Douglas d'Enno's cat - Misti

Misti is a literary cat with her own author!

Misti goes ski-ing


Anne Golon's Cat - Boopy

Anne Golon's Cat Boopy Boopy the Reveiwer

l to r Boopy in cat pose and then inspecting the workload

Another lucky cat to have an author to look after him! And such an author, the creator (creatrix?) of the world-famous Angélique series which has its own section on this web-site. Boopy is not only very handsome but smart as well - he reviews the books he allows Anne to dedicate and makes sure her spectacles and writing implements are to hand (you can just see them by his front right paw).


Ernest Hemingway's Cats

Ernest Hemingway and cat

Hemingway cuddling one of this beloved cats

An enormous fan of cats Hemingways 'cat-proof' gate is currently on offer for sale on ebay but his memory lives on in the Ernest Hemingway Home and Museum complete with a whole section dedicated to cats!

Hemingway with cat and bottle

Have they had a disagreement about who should have the wine? Hemingway gazes at a very handsome cat keeping him company on the dining table

Shirley Hughes

Telegraph Magazine article Judith Kerr

Shirley Hughes and family cat

Shirley with her eldest sister Brenda during WW2 Image - Courtesy & © of Shirley Hughes via The Telegraph

Shirley tells us this about the image above - "During the Second World War, I was living at home in West Kirby, Liverpool, with my mum and two sisters. My middle sister went off to serve in the Wrens in Portsmouth and my  eldest sister, Brenda, who’s in the picture, stayed at home as a VAD [Voluntary Aid Detachment] nurse. I was too young to serve but, aged 14, joined the Women’s Junior Air Corps, which is why I’m wearing that uniform." The original caption in the magazine mentioned the family cat.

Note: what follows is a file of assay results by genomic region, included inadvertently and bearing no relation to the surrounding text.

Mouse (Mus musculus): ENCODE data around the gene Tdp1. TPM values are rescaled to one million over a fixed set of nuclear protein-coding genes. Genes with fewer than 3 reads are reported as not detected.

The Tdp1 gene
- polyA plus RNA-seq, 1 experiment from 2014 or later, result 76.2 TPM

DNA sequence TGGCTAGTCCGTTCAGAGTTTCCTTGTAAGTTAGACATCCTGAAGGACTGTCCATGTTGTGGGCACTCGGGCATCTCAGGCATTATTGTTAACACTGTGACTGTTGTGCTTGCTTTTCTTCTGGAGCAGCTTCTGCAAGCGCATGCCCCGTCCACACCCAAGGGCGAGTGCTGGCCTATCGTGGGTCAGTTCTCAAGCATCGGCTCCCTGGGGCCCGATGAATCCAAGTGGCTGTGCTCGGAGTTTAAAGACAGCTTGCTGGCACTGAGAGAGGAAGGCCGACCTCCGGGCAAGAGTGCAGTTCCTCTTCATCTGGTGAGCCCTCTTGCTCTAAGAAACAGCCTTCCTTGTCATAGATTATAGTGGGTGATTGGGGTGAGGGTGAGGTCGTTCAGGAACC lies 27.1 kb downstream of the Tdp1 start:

Her adult profession as writer and illustrator tends to concentrate more on a little boy called Alfie and a toy dog "My favourite character that I’ve drawn is Dogger, the toy dog, but Alfie is my main character: he’s a four-year-old up against all the complexities of his life, like trying to get his shoes on the right feet and going to a party without his security blanket – it’s very serious to him."


Judith Kerr's life long love of Cats

2018 marks the 50th anniversary of the publication of Judith Kerr's first book 'The Tiger Who Came to Tea'. Harper Collins have released a commemorative version and the National Trust are hosting a nationwide touring exhibition in honour of the landmark occasion.

Jdith Kerr Tiger Party Book

Judith Kerr's NT exhibition

In 1933 Judith Kerr escaped from Nazi Germany following the persecution of and death threats made to her father Alfred Kerr, who was a towering figure. Famous throughout Germany for his theatre and travel writing – and for witty verse, some of it mocking and reviling Hitler and the rising Nazi Party, Naturally, he became a marked man. After a tip-off from a policeman that the family’s passports were about to be seized, the 65-year-old author disappeared overnight with instructions to his young wife, Julia, and their two children, Michael, 12, and Judith, nine, to follow him clandestinely to Zurich by milk train. From there, they moved to Paris and, eventually, with the help of the film-maker Alexander Korda, to London in March 1936. Source : Daily Telegraph


Judith Kerr in her Studio with Katinka

Judith Kerr and Katchinka

'The Mog' author Judith Kerr, with her current cat Katinka, in her studio in south west London. 'All my cats have been mad in different ways' - image courtesy & © of Mike Lawn and The Daily Mail